Whenever our forever First Lady Michelle Obama speaks, we listen…but if you're like me, then you pack a journal and take notes. This is exactly what I did recently when I attended Michelle Obama's "#IAmBecoming" tour in Atlanta.
I -- along with my mother and more than 20,000 people "dressed to the nines" -- pressed our way into the arena like we were on a mission to go see the Queen (which, for many of us, she basically is our Queen). The energy was electrifying from the time we arrived until the time she exited the stage and even as we departed and headed back to our designated cars. We were so excited just to get a picture next to her life-size posters and banners that were strategically placed throughout the arena.
Often times, we refer to or classify her marriage to President Barack Obama as "#RelationshipGoals" or "#BlackLove" – something that she is very much aware of. For many of us, they provide hope; an awe-inspiring example and vision of love for those who aspire to experience something like that. While Michelle is humbled and appreciative of the titles associated with her and Barack, she candidly acknowledged that love and marriage is hard work no matter who you are.
One thing we love most about Michelle is the fact that we see so much of ourselves in her because of her transparency and authenticity. And this occasion made it even that much more apparent especially when she shared - so eloquently and honestly - some gems and insights about love and marriage.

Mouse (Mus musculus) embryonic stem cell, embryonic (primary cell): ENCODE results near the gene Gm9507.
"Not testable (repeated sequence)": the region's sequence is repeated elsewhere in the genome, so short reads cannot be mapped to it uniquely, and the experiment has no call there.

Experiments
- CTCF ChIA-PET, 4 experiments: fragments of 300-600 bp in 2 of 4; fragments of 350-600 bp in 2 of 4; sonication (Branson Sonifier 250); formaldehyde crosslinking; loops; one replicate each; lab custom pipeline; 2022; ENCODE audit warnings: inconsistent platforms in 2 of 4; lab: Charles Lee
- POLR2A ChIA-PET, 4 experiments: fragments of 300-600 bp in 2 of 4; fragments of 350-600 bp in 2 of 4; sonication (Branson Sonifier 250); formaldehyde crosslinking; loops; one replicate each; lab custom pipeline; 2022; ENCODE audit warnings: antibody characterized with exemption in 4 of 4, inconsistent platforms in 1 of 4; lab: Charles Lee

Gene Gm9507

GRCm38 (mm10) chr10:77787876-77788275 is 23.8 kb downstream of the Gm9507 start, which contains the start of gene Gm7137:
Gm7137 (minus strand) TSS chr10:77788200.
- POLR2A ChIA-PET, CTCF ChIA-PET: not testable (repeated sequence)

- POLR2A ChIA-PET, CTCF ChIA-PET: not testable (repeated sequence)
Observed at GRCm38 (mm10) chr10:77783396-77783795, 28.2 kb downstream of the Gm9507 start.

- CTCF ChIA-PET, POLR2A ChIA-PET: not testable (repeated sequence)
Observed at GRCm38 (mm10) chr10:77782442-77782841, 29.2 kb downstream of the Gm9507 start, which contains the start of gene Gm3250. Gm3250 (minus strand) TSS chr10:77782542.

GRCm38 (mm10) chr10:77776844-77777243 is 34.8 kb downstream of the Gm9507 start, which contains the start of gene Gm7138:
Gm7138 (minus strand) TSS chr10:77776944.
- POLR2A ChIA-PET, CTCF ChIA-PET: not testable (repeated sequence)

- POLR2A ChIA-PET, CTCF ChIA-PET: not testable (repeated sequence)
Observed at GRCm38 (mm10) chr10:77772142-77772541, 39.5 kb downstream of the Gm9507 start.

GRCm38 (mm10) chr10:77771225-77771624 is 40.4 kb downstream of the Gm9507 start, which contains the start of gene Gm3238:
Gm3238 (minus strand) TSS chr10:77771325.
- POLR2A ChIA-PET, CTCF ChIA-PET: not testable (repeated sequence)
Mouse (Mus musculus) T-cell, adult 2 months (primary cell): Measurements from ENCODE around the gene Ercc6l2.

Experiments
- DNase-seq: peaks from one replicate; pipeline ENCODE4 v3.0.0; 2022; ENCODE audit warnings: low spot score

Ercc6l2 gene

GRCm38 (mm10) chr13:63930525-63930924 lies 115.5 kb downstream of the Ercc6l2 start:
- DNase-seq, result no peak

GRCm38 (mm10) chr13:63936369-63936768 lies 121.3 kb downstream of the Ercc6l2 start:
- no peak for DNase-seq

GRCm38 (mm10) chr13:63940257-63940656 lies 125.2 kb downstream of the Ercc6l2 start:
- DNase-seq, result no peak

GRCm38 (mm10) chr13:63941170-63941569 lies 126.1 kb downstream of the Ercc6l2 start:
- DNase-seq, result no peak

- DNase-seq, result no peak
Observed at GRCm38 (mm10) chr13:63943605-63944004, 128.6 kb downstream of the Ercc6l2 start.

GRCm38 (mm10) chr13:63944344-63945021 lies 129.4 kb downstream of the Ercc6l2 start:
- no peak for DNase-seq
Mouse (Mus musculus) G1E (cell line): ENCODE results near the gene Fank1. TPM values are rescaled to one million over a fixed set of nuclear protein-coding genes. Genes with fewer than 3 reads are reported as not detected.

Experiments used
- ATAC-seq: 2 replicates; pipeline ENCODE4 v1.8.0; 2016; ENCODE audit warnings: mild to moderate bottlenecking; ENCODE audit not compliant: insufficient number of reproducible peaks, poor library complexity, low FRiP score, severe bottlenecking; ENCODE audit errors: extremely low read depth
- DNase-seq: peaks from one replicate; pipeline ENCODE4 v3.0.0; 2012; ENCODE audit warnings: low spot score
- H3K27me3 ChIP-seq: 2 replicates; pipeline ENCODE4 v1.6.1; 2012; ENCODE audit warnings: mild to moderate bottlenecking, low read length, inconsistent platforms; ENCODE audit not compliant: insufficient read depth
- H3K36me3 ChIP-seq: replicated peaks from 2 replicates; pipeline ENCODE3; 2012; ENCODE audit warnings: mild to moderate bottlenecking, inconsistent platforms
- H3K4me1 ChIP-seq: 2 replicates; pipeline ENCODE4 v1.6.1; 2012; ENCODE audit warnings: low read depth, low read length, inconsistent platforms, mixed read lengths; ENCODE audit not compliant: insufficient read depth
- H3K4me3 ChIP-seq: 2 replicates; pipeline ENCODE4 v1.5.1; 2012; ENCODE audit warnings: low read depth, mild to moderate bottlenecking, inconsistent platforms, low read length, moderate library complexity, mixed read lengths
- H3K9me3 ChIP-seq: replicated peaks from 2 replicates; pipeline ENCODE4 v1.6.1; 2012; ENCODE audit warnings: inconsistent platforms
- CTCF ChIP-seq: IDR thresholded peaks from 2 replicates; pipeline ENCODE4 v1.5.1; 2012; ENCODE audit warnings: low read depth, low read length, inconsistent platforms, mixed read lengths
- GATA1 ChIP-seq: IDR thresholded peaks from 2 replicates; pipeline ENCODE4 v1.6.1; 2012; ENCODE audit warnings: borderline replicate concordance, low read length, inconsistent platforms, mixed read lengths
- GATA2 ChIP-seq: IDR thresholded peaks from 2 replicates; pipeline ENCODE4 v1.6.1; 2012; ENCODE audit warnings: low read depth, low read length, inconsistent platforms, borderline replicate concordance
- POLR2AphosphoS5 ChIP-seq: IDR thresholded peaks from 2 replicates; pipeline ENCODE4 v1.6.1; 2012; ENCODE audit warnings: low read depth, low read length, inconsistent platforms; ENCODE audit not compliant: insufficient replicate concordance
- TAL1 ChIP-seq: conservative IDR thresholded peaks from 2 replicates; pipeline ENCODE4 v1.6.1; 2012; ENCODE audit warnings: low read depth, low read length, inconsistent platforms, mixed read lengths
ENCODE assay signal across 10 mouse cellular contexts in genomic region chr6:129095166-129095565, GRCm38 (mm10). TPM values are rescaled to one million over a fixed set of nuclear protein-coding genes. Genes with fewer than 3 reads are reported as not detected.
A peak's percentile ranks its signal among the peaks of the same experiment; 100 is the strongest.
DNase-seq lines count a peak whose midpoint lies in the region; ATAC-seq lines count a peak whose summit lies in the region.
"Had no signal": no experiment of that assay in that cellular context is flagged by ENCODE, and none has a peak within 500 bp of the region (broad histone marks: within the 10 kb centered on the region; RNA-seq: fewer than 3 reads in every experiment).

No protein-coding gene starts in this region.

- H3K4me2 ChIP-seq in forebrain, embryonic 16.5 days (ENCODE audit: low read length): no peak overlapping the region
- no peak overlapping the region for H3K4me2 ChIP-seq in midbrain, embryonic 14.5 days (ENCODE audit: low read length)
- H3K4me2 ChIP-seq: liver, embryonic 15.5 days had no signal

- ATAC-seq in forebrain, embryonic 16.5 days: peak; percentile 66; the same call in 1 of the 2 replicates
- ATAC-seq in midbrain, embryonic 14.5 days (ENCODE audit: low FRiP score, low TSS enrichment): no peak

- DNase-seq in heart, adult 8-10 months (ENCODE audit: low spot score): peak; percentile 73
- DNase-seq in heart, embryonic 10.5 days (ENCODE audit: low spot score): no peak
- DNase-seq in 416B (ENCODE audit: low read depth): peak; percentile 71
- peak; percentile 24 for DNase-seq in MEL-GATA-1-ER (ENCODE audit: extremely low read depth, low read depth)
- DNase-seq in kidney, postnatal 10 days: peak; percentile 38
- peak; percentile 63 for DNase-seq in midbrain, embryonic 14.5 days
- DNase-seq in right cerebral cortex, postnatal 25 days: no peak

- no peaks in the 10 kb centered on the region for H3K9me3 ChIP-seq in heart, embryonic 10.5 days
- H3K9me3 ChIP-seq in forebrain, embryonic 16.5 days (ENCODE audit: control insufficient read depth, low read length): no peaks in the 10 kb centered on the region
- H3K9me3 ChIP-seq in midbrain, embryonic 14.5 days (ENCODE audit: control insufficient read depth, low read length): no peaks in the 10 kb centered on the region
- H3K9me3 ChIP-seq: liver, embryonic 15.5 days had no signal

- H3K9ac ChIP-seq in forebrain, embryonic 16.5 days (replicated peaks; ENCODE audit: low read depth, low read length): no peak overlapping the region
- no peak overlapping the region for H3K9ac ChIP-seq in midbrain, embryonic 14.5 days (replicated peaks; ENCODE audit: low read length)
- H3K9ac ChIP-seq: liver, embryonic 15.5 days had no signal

“You don’t have to aspire to just be the wind beneath someone’s wing…Prioritize yourself.”
It was evident from the beginning – as an adolescent, as a Princeton and Harvard graduate, as an attorney, and even as a First Lady - that Michelle Obama believed and was committed to her personal belief that, "it's up to me to establish and define my voice." She's more than Barack Obama's wife, more than a First Lady, more than a mother, more than a daughter…she is becoming the woman she was destined to be.
During the event, Michelle revealed that at a certain season in her life, she realized that she had made everyone else a priority except for herself. She went on to share how even though she struggled with it as a wife, a mother, and career woman, "Barack had no problem with making himself a priority." He did what he wanted to do.
She, like many of us as women, realized that she needed to do the same - focus on making herself, and her self-care, a priority. As she's mentioned before, "We need to do a better job of putting ourselves higher on our to-do list." Nevertheless, she became more committed to doing things that she enjoyed as well.
Like Michelle, we too must realize that our "happiness isn't predicated on our spouse making us happy." Instead, we find happiness in the simple pleasures of life and by doing what we love, instead of expecting others to do what we aren't willing to do for ourselves.
“When it comes to our partners, we aren’t just reviewing their stats, but their story and their soul.”
"Barack was different for me…He made me stop and think about things." Instead of merely going through life and checking off her list, Michelle was challenged to think deeper about why she was doing what she was doing versus just checking off a list of accomplishments.